Products & Services
Support

Product Categories


Popular Downloads


Manage Software

How to Buy

For Home

Linksys Products Store
Linksys is now part of Belkin
Products for everyone

All Ordering Options

Training & Events Partners
Guest

Cisco Applied Mitigation Bulletin

Identifying and Mitigating Exploitation of the Multiple DLSw Denial of Service Vulnerabilities in Cisco IOS

Advisory ID: cisco-amb-20080326-dlsw

http://tools.cisco.com/security/center/content/CiscoAppliedMitigationBulletin/cisco-amb-20080326-dlsw

Revision 1.1

For Public Release 2008 March 26 16:00  UTC (GMT)

Related Resources:

View related Security Advisory


Contents

Cisco Response
Device-Specific Mitigation and Identification
Additional Information
Revision History
Cisco Security Procedures
Related Information

Cisco Response

This Applied Mitigation Bulletin is a companion document to the PSIRT Security Advisory Multiple DLSw Denial of Service Vulnerabilities in Cisco IOS and provides identification and mitigation techniques that administrators can deploy on Cisco network devices.

Vulnerability Characteristics

The Cisco IOS Software contains a vulnerability processing specially crafted Data-Link Switching (DLSw) packets. This vulnerability can be exploited remotely without authentication and without end-user interaction. Successful exploitation of this vulnerability may result in a denial of service (DoS) condition. Repeated attempts to exploit this vulnerability could result in a sustained DoS condition.

The attack vectors for exploitation are through packets using the following port and protocol:

  • DLSw using UDP port 2067
  • DLSw using IP protocol 91

An attacker could exploit this vulnerability using spoofed packets.

This vulnerability has been assigned CVE identifier CVE-2008-1152.

Information about vulnerable, unaffected, and fixed software is available in the PSIRT Security Advisory, which is available at the following link: http://tools.cisco.com/security/center/content/CiscoSecurityAdvisory/cisco-sa-20080326-dlsw.

Mitigation Technique Overview

Cisco devices provide several countermeasures for the DLSw vulnerabilities. Administrators are advised to consider these protection methods to be general security best practices for infrastructure devices and the traffic that transits the network.

Cisco IOS Software can provide effective means of exploit prevention using the following methods:

  • Infrastructure access control lists (iACLs)
  • Unicast Reverse Path Forwarding (Unicast RPF)
  • IP source guard (IPSG)

These protection mechanisms filter and drop, as well as verify the source IP address of, packets that are attempting to exploit the vulnerabilities described in this document.

The proper deployment and configuration of Unicast RPF provides the most effective means of protection against attacks that use packets with spoofed source IP addresses. Unicast RPF should be deployed as close to all traffic sources as possible.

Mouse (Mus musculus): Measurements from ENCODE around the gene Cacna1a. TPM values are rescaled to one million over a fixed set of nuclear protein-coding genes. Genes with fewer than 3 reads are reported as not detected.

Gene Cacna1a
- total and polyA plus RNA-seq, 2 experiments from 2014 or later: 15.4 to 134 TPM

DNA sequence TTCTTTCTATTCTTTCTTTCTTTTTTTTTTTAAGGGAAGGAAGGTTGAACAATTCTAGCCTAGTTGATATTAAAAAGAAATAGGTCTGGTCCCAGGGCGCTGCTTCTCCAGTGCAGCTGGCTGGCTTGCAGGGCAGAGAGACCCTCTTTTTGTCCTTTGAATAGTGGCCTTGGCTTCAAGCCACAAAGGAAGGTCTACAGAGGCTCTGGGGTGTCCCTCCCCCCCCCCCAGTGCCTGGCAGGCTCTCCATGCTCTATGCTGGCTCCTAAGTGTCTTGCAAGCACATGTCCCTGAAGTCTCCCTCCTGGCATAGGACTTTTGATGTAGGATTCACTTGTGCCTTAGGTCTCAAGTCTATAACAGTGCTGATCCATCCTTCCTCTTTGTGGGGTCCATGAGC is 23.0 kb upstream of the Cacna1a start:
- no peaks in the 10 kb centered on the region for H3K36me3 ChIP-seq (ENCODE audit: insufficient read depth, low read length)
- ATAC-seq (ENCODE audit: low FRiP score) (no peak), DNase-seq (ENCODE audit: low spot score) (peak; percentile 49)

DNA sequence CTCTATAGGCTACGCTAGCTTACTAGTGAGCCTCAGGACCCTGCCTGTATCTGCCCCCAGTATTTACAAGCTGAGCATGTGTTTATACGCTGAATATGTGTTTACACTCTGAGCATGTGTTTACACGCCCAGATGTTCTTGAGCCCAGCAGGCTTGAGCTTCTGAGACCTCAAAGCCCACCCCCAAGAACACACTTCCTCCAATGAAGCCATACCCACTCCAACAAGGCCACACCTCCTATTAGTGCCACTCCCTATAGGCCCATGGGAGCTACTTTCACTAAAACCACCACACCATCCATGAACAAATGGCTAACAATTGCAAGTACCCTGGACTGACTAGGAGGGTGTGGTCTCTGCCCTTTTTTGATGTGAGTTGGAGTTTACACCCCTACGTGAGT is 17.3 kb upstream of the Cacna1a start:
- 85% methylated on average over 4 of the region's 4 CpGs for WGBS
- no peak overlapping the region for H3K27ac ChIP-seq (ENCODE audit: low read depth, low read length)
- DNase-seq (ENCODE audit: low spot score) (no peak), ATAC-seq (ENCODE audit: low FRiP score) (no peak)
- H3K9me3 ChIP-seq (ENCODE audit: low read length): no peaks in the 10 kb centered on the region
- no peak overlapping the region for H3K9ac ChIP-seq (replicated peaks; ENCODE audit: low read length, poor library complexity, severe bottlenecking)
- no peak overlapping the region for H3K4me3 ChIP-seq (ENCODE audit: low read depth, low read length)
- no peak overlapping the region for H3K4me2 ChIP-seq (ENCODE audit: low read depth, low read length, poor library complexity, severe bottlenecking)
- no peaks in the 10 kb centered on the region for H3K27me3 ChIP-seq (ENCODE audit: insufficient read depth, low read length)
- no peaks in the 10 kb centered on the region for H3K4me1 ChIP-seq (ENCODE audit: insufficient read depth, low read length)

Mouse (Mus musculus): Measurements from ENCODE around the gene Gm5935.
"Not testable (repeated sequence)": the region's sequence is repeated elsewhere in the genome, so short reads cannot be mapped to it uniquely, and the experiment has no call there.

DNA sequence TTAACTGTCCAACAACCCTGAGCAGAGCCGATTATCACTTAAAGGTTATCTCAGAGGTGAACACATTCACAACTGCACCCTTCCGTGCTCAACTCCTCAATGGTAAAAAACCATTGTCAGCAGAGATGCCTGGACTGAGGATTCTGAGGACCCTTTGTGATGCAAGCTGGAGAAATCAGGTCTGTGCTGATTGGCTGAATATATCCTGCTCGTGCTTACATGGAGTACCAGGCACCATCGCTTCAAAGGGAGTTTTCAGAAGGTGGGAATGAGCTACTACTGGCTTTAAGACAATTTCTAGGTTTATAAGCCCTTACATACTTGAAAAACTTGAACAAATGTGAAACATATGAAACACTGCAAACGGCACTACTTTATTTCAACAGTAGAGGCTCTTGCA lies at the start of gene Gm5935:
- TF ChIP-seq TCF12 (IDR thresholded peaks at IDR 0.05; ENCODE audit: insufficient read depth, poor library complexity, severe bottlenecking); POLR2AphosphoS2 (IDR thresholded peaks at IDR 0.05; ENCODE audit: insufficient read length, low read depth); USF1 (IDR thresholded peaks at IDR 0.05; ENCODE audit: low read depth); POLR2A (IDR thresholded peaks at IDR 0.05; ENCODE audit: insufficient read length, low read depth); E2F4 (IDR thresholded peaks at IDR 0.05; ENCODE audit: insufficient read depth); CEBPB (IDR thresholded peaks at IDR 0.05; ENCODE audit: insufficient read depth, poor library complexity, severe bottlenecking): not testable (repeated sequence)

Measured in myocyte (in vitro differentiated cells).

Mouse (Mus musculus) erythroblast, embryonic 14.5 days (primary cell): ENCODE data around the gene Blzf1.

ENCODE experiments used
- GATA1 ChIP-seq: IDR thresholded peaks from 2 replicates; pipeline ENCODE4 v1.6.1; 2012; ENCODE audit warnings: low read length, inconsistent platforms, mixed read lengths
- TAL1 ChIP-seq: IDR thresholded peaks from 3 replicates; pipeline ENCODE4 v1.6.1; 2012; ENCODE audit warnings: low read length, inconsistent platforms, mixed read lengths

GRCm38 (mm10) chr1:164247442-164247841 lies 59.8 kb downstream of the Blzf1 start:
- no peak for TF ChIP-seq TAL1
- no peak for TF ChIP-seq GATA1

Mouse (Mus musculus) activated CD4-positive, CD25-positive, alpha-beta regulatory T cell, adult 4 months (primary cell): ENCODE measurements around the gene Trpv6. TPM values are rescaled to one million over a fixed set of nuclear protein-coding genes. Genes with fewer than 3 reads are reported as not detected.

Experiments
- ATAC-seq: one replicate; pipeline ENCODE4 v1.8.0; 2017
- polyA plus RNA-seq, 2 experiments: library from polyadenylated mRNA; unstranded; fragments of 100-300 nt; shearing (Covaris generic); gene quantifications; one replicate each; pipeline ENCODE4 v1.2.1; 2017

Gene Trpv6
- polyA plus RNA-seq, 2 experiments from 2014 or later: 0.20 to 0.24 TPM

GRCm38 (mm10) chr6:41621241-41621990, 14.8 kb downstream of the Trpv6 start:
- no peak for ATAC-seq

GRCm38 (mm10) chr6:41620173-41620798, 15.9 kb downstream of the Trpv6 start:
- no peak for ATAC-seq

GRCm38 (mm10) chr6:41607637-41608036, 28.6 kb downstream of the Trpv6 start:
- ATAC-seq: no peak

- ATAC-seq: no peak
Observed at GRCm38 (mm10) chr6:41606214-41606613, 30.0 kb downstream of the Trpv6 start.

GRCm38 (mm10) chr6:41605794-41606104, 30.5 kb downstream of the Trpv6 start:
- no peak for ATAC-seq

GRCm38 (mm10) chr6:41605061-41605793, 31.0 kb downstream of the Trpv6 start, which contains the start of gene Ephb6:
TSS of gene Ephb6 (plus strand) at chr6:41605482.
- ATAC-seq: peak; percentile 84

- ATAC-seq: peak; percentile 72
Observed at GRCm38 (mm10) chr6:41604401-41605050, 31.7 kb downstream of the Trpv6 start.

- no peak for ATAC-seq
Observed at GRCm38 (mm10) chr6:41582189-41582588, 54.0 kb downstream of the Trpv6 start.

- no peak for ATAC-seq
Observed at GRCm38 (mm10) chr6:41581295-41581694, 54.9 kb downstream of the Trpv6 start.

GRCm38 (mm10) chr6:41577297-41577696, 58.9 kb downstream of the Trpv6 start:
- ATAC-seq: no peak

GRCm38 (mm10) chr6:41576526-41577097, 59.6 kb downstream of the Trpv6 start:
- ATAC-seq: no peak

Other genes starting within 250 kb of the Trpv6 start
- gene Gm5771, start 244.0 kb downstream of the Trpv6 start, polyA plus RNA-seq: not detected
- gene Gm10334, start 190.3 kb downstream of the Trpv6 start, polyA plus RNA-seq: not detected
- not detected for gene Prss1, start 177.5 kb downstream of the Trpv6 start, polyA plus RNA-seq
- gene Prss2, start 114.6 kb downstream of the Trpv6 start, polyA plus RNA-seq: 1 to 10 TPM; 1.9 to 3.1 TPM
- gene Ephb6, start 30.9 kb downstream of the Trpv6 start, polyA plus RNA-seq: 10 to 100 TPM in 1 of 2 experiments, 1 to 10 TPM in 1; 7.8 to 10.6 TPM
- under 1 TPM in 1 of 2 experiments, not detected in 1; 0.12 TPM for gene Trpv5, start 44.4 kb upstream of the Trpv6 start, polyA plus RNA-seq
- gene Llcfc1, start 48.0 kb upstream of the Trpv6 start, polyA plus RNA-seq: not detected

The proper deployment and configuration of IPSG provides the most effective means of protection against attacks with spoofed source MAC addresses.

Effective means of exploit prevention can also be provided by the Cisco ASA 5500 Series Adaptive Security Appliance, the Cisco PIX 500 Series Security Appliance, and the Firewall Services Module (FWSM) for Cisco Catalyst 6500 Series switches and Cisco 7600 Series routers using the following:

  • Transit Access Control Lists (tACLs)
  • Unicast RPF

These protection mechanisms filter and drop, as well as verify the source IP address of, packets that are attempting to exploit the vulnerabilities described in this document.

Effective use of Cisco Intrusion Prevention System (IPS) event actions provides visibility into and protection against attacks that attempt to exploit this vulnerability as discussed later in this document.

The proper deployment and configuration of Unicast RPF provides the most effective means of protection against attacks that use packets with spoofed source IP addresses. Unicast RPF should be deployed as close to all traffic sources as possible.

Cisco IOS NetFlow can provide visibility into these exploitation attempts using flow records.

Cisco IOS Software, Cisco ASA, Cisco PIX security appliances, and FWSM firewalls can provide visibility through syslog messages and the counter values displayed in the output from show commands.

The Cisco Security Monitoring, Analysis, and Response System (Cisco Security MARS) appliance can also provide visibility through incidents, queries, and event reporting.

Risk Management

Organizations should follow their standard risk evaluation and mitigation processes to determine the potential impact of these vulnerabilities. Triage refers to sorting projects and prioritizing efforts that are most likely to be successful. Cisco has provided documents that can help organizations develop a risk-based triage capability for their information security teams. Risk Triage for Security Vulnerability Announcements and Risk Triage and Prototyping in Information Security Engagements can help organizations develop repeatable security evaluation and response processes.

Device-Specific Mitigation and Identification

caution Caution: The effectiveness of any mitigation technique is dependent on specific customer situations such as product mix, network topology, traffic behavior, and organizational mission. As with any configuration change, evaluate the impact of this configuration prior to applying the change.